How to use Power Virtual Agents to simplify IT and unf*ck User Experience

In this blog post I want to show you how you can use the whole Power of the Power Platform to improve user experience, narrow the traditional gap between IT and Business side of a company and simplify IT processes.

It won’t be my shortest blog post so you’d better grab some wine 🙂

Ready? Here we go!

Let’s build a thing!

Story

Users, who want to request new team in Microsoft Teams can easily interact with a Chat Bot in Microsoft Teams. They will be guided through the whole process.

After an approval by a manager the team will be created automatically and the owners will be informed.

Process

  1. Power Virtual Agent asks questions about:
  • Team Name
  • Team Description
  • Guest Status
  • First and second owner
  • Visibility

2. Power Automate will pick up the inputs in our FIRST FLOW and create items for each team request in a SharePoint list

3. Our SECOND FLOW in Power Automate will be triggered by a new list item. It will run an approval and provision the Team after that by making use of Microsoft Graph. Owners and Approvers will be informed in Teams.

Power Virtual Agent — part 1

  1. Go to https://powerva.microsoft.com and Sign up or sign in, if you already signed up.

2. Click on the Bot Panel which you will find in the upper right corner

(don’t judge me for the rainbow design) and create a new Bot, type in a name and click CREATE. It is normal that this can take up a minute or so — don’t worry!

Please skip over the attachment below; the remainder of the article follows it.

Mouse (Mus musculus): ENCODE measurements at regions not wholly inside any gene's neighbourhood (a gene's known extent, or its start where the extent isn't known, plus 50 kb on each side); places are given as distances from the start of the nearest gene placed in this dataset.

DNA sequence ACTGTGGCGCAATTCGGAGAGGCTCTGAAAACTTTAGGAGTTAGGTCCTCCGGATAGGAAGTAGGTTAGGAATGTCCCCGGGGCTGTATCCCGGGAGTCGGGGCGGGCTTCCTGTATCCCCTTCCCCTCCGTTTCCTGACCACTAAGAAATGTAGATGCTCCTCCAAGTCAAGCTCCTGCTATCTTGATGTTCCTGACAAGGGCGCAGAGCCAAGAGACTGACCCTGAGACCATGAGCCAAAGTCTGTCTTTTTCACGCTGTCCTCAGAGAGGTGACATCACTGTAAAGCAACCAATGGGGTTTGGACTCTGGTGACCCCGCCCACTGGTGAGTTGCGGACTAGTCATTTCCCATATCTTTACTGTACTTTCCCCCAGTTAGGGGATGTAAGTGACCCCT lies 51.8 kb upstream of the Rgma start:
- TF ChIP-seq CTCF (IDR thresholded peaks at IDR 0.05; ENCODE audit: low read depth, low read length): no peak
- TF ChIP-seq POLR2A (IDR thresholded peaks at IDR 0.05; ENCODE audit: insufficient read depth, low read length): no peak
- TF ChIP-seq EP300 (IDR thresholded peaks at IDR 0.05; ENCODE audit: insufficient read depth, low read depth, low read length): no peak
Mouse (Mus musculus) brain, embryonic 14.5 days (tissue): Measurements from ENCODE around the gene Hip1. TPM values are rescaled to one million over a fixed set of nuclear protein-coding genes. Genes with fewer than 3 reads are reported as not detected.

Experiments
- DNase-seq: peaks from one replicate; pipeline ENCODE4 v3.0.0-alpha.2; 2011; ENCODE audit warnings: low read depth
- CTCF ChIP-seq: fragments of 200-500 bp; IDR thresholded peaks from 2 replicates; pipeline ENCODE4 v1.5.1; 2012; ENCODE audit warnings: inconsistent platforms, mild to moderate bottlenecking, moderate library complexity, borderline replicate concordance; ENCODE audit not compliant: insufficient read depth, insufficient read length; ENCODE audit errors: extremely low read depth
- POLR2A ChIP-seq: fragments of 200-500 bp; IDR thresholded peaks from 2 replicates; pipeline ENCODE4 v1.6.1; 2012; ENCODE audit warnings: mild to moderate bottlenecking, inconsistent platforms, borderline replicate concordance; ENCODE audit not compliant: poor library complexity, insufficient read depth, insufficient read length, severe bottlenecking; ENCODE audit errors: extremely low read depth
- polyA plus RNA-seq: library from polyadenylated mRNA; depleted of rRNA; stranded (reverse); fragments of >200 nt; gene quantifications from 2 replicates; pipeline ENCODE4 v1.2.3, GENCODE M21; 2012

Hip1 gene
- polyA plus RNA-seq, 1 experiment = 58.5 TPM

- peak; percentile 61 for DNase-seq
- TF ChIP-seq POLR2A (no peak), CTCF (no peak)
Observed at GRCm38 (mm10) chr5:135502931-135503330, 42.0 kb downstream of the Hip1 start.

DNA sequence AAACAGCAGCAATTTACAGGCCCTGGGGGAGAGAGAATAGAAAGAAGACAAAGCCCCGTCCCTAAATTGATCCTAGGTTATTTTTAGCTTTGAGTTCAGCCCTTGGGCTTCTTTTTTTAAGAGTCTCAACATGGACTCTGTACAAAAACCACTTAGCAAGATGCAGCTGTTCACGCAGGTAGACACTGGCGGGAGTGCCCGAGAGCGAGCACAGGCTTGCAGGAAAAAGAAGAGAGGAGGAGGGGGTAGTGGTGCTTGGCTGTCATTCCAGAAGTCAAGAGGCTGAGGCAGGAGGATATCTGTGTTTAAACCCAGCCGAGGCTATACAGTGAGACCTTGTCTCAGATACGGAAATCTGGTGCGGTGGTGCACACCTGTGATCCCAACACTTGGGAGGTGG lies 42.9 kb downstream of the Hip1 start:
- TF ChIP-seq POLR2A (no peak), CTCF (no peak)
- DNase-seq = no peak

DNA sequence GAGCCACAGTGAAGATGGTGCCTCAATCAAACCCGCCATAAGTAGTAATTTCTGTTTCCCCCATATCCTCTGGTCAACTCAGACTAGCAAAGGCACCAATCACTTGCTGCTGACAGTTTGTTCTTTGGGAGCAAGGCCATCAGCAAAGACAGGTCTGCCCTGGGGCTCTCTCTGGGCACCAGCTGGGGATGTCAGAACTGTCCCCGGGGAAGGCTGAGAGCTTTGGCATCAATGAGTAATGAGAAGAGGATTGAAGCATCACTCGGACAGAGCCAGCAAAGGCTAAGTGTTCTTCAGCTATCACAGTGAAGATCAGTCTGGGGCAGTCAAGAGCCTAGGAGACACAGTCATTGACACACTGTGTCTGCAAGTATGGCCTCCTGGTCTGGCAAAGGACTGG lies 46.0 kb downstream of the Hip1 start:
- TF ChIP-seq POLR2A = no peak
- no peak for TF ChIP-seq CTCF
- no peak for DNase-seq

3. Your screen should look like this now:

You can now just click on TOPICS in your navigation.

4. You will see some pre-defined topics and you can actually try them out with the TEST BOT feature:

When you are done with tat, you may reset the Test Bot by clicking RESET.

5. Now that you played around with that, it’s time to create your own topic. Click + NEW TOPIC, give your topic a name and enter some trigger phrases. These trigger phrases will wake up the bot.

6. Click GO TO AUTHORING CANVAS where you will outline the process:

You can now add and edit actions like you may know this from Power Automate.

So just edit the first MESSAGE and create a new QUESTION.

It is very important to check if the Chat Bot and the user are on the same page, therefore we want the user to confirm that he wants to request a new team in Microsoft Teams. As the answer to that question should be YES or NO its a good idea to identify this as BOOLEAN:

and actually name the variable.

Now we want to add a condition and some messages depending on the outcome:

From now on, we will continue in the IF TRUE branch.

Start with asking for the Team Name, identify the answer as User’s entire response (which is a string) and name your variable.

Ask the other questions as stated above as well,

please keep in mind,

  • that questions, which can be answered with a YES or a NO are always BOOLEAN,
  • questions which can be answered with predefined responses are CHOICE (we don’t use them in this scenario) and
  • only if we want the user just to type a text it’s USER’S ENTIRE RESPONSE

So finally, this should look like this:

you can actually test the bot right now. To do that, please SAVE (upper right corner)

As you can see, this works pretty fine. Please now add an additional message to your topic, summarizing the chat:

After that, end the conversation with a survey if you like to — but it’s not required.

Now add a new node (those cards!) between the last question and the summarizing message by clicking the + Icon:

Click on CREATE A FLOW. We want to take action on the inputs that our users made in the chat. Luckily, Microsoft already made a nice template for us.

Power Automate, First Flow

A new tab in your browser opens with the POWER VIRTUAL AGENTS TEMPLATE: